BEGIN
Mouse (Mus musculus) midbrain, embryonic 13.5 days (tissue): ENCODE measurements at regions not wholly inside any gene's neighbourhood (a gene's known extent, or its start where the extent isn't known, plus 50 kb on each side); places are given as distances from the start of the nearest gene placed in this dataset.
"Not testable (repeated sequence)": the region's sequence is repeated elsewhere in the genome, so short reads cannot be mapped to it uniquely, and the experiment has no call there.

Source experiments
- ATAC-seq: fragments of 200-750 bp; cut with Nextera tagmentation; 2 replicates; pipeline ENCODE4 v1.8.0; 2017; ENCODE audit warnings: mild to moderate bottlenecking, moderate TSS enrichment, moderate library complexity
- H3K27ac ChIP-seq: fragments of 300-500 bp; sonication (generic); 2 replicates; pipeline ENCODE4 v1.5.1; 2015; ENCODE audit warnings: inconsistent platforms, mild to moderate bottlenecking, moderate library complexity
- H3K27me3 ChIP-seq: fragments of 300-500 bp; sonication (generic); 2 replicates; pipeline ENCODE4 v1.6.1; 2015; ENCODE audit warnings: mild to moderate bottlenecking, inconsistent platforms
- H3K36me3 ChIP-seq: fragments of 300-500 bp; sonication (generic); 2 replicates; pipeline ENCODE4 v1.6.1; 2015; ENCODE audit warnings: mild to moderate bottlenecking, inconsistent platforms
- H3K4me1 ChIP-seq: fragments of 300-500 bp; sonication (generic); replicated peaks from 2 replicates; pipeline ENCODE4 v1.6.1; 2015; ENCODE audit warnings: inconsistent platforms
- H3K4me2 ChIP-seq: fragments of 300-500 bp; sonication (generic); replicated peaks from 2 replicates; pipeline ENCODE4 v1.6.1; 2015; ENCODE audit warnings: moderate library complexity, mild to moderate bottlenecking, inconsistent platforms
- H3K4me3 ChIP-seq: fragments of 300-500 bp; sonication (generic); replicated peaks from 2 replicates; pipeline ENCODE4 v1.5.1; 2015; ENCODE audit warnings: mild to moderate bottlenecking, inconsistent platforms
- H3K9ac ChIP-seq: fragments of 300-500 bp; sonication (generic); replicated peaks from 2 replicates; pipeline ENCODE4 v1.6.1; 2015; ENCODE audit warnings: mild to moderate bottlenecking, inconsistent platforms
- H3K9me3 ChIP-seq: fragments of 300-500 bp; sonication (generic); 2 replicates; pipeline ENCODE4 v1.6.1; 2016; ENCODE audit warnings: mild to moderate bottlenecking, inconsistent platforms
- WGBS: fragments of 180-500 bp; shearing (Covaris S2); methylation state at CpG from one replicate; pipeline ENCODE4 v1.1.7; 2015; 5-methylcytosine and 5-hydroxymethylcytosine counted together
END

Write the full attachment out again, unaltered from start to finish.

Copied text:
Mouse (Mus musculus) midbrain, embryonic 13.5 days (tissue): ENCODE measurements at regions not wholly inside any gene's neighbourhood (a gene's known extent, or its start where the extent isn't known, plus 50 kb on each side); places are given as distances from the start of the nearest gene placed in this dataset.
"Not testable (repeated sequence)": the region's sequence is repeated elsewhere in the genome, so short reads cannot be mapped to it uniquely, and the experiment has no call there.

Source experiments
- ATAC-seq: fragments of 200-750 bp; cut with Nextera tagmentation; 2 replicates; pipeline ENCODE4 v1.8.0; 2017; ENCODE audit warnings: mild to moderate bottlenecking, moderate TSS enrichment, moderate library complexity
- H3K27ac ChIP-seq: fragments of 300-500 bp; sonication (generic); 2 replicates; pipeline ENCODE4 v1.5.1; 2015; ENCODE audit warnings: inconsistent platforms, mild to moderate bottlenecking, moderate library complexity
- H3K27me3 ChIP-seq: fragments of 300-500 bp; sonication (generic); 2 replicates; pipeline ENCODE4 v1.6.1; 2015; ENCODE audit warnings: mild to moderate bottlenecking, inconsistent platforms
- H3K36me3 ChIP-seq: fragments of 300-500 bp; sonication (generic); 2 replicates; pipeline ENCODE4 v1.6.1; 2015; ENCODE audit warnings: mild to moderate bottlenecking, inconsistent platforms
- H3K4me1 ChIP-seq: fragments of 300-500 bp; sonication (generic); replicated peaks from 2 replicates; pipeline ENCODE4 v1.6.1; 2015; ENCODE audit warnings: inconsistent platforms
- H3K4me2 ChIP-seq: fragments of 300-500 bp; sonication (generic); replicated peaks from 2 replicates; pipeline ENCODE4 v1.6.1; 2015; ENCODE audit warnings: moderate library complexity, mild to moderate bottlenecking, inconsistent platforms
- H3K4me3 ChIP-seq: fragments of 300-500 bp; sonication (generic); replicated peaks from 2 replicates; pipeline ENCODE4 v1.5.1; 2015; ENCODE audit warnings: mild to moderate bottlenecking, inconsistent platforms
- H3K9ac ChIP-seq: fragments of 300-500 bp; sonication (generic); replicated peaks from 2 replicates; pipeline ENCODE4 v1.6.1; 2015; ENCODE audit warnings: mild to moderate bottlenecking, inconsistent platforms
- H3K9me3 ChIP-seq: fragments of 300-500 bp; sonication (generic); 2 replicates; pipeline ENCODE4 v1.6.1; 2016; ENCODE audit warnings: mild to moderate bottlenecking, inconsistent platforms
- WGBS: fragments of 180-500 bp; shearing (Covaris S2); methylation state at CpG from one replicate; pipeline ENCODE4 v1.1.7; 2015; 5-methylcytosine and 5-hydroxymethylcytosine counted together